There are multiple ways to show distributions. But the more traditional plot types are box-plots and histograms.

=> The box-plot shows difference between the median reaction time of congruent group and the median reaction time of incongruent group. Also we realize that two groups have different range and the IQR of two boxes do not overlap.

The histogram confirms our previous observations.

Let \(\mu_d = \mu_{congruent} - \mu_{incongruent}\)

We have :

\(\bar{x_d} = -7.96 \\ s_d = 4.86 \\ SE = \frac{s_d}{\sqrt{n}} = 0.99 \\ df = n - 1 = 23 \\ t-statistics = \frac{\bar{x_d}-0}{SE} = -8.02\)

:__Hypothesis 1__\(H_o: \mu_{congruent} = \mu_{incongruent} \\ H_a: \mu_{congruent} \neq \mu_{incongruent}\)

t-statistics= -8.02

t-critical = \(\pm2.068\) at \(\alpha = 0.05\) and df =23

Since -8.02 < - 2.068 => p < 0.05 => Reject \(H_o\)

**Conclusion:**Based on the given data, we are 95% confident to conclude that there is the difference between the reaction time of congruent and the reaction time of incongruent.:__Hypothesis 2__\(H_o: \mu_{congruent} \geq \mu_{incongruent} \\ H_a: \mu_{congruent} < \mu_{incongruent}\)

t-statistics= -8.02

t-critical = -1.71 at \(\alpha = 0.05\) and df =23

Since -8.02 < -1.71 => p < 0.05 => Reject \(H_o\)

**Conclusion:**Based on the given data, we are 95% confident to conclude that the reaction time of congruent group is shorter than the reaction time of incongruent group.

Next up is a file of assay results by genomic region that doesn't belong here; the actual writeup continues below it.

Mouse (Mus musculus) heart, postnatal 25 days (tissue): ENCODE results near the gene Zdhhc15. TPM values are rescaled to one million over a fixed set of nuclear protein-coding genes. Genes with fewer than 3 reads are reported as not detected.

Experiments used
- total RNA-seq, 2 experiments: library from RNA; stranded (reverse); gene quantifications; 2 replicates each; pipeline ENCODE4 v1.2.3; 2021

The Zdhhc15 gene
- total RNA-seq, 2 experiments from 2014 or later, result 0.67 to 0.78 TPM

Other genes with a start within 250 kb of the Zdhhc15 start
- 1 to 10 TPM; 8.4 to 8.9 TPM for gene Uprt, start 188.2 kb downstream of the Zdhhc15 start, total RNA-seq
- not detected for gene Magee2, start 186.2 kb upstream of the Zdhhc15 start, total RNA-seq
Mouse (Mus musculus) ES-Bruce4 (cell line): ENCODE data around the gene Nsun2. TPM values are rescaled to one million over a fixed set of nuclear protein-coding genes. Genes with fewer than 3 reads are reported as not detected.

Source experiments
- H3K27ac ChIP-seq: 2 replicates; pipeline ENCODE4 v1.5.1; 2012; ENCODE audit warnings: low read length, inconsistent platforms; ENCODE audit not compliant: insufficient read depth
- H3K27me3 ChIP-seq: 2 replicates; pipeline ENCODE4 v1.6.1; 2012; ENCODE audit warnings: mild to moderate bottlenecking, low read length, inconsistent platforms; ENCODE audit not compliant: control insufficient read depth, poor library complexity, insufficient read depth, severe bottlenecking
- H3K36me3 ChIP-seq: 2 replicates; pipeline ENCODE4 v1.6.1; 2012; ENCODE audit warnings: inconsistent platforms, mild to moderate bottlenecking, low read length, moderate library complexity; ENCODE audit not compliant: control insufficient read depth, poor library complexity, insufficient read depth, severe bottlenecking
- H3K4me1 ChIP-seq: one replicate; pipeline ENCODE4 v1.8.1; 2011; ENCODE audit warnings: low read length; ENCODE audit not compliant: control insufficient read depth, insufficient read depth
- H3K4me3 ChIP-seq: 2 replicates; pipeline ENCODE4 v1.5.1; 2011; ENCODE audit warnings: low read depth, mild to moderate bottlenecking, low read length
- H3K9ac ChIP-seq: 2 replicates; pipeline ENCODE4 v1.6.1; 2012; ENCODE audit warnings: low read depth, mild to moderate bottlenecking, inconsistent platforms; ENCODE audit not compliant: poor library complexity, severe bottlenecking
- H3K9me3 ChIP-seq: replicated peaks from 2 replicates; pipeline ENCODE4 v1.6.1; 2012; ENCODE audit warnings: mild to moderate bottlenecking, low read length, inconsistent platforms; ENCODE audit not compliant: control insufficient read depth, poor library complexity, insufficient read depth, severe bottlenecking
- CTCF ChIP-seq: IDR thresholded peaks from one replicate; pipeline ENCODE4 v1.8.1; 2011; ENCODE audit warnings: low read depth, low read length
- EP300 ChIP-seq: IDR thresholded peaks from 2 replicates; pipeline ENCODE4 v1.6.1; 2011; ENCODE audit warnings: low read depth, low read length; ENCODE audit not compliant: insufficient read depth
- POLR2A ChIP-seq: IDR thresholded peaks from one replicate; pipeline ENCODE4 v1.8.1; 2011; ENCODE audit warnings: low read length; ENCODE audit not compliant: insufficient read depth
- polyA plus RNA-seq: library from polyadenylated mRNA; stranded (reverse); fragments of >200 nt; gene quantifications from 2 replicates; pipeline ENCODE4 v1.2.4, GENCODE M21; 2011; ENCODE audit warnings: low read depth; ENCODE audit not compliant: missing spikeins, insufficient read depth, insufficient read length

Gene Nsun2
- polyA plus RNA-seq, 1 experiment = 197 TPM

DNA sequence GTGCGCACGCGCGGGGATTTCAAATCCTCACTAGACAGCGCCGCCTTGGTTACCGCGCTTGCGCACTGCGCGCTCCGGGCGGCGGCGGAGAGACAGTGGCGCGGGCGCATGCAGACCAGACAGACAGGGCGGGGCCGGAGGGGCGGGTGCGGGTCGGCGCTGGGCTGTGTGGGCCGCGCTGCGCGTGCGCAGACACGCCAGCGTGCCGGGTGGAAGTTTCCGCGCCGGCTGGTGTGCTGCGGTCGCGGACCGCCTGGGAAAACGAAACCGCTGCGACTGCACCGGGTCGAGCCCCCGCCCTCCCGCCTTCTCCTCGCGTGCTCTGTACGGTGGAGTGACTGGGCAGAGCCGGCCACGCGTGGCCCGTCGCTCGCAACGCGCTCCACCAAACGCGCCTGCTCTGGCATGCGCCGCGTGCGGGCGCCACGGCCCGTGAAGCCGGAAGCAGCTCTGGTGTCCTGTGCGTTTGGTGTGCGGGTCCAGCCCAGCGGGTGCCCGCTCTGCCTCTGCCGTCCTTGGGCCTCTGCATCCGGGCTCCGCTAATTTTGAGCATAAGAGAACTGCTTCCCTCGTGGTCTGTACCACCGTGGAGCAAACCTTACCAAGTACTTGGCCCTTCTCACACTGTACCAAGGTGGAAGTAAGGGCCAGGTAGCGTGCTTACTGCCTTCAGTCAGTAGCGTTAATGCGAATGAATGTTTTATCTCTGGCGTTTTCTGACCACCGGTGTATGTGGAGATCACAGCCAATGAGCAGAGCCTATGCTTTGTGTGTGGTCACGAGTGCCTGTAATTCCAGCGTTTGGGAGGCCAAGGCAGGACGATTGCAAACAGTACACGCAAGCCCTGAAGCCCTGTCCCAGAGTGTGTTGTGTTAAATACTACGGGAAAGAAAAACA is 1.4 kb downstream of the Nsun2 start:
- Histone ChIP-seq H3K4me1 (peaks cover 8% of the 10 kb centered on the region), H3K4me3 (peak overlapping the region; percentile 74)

When our brain detect the color of the word, it also capture the image of the word at the same time. Therefore, within incongruent condition, the color and the meaning of the word is mismatched, we have to slow down to confirm whether the color we recognize is right

=> **Distraction** is responsible for the effects observed.

I think we can have the similar effect with the following experiment:

- We will have 4 basic geometric shapes: circle, square, triangle, diamond and 4 labels: circle, square, triangle, diamond.
- First list: there are 30 shapes drawing from the above 4 types. Each shape contains each label. The label has to match the shape exactly.
- Second list: 30 shapes, but for each shape, the label does not match the shape.
- For each list, the person who takes this experiment has to say out loud the type of the shapes. The time is recorded for each list.

We might see that the record time between the first list and second list could be different.

```
library(colorout)
stroop = read.csv("/Users/ndvo/Dropbox/Udacity\ Nanodegree/Project\ P2/stroopdata.csv")
stroop
library(tidyr)
library(dplyr)
stroop = stroop %>%
mutate(person = 1:nrow(stroop)) %>%
gather(condition, response_time, -person)
stroop
stroop %>%
group_by(condition) %>%
summarise(Mean = mean(response_time), Median = median(response_time),
Variance = var(response_time), SD = sd(response_time)) %>%
as.data.frame %>%
write.csv(file="foo.csv")
library(ggplot2)
b = ggplot(stroop, aes(x= condition, y = response_time, fill= condition))
b + geom_boxplot()
h = ggplot(stroop, aes(x = response_time, fill = condition))
h + geom_histogram()
diff = stroop %>%
spread(condition,response_time) %>%
mutate(diff= Congruent - Incongruent) %>%
select(diff) %>%
unlist %>% as.vector
diff
diff_bar = mean(diff)
diff_sd = sd(diff)
SE = diff_sd/sqrt(length(diff))
df = length(diff) - 1
t_statistics = (diff_bar- 0)/SE
diff_bar
diff_sd
SE
df
t_statistics
qt(1-0.05/2,df)
qt(0.05,df)
```

Ineractive Stroop Effect Experiment

What are the differences between one-tailed and two-tailed tests